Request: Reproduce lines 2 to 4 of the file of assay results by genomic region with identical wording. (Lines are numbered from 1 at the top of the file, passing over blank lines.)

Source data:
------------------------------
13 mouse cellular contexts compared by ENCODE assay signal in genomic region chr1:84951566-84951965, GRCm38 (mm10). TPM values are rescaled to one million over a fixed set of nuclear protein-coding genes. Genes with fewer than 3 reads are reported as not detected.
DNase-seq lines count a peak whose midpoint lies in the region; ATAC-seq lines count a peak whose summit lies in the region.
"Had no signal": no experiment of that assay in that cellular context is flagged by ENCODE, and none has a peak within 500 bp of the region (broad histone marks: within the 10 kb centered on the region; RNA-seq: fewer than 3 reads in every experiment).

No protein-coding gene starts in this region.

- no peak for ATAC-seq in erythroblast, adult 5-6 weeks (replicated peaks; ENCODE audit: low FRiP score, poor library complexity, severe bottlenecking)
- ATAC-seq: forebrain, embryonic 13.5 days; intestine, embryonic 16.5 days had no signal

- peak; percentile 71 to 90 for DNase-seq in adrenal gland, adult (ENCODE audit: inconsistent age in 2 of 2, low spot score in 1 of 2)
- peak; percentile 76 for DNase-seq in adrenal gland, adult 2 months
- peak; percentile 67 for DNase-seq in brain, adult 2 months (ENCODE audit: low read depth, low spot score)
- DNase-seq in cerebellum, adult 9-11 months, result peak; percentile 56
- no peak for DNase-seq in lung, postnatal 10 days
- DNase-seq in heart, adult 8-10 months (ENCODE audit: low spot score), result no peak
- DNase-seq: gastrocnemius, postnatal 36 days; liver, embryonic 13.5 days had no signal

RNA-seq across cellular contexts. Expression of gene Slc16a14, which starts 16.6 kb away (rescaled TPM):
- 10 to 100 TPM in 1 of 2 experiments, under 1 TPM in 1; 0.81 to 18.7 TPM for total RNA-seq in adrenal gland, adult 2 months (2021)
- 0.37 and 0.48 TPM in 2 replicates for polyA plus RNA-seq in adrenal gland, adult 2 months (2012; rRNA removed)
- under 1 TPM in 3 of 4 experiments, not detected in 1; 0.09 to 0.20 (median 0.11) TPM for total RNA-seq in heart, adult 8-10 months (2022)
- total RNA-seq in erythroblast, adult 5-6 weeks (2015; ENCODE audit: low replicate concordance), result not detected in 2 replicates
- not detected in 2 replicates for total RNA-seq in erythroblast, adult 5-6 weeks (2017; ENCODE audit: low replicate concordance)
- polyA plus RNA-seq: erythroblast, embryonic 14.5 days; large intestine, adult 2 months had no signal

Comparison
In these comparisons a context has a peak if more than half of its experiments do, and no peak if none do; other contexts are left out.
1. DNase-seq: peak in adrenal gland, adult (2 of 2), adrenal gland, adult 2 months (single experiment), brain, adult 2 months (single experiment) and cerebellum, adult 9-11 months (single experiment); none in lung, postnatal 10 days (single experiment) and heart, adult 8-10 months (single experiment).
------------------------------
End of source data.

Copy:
DNase-seq lines count a peak whose midpoint lies in the region; ATAC-seq lines count a peak whose summit lies in the region.
"Had no signal": no experiment of that assay in that cellular context is flagged by ENCODE, and none has a peak within 500 bp of the region (broad histone marks: within the 10 kb centered on the region; RNA-seq: fewer than 3 reads in every experiment).

No protein-coding gene starts in this region.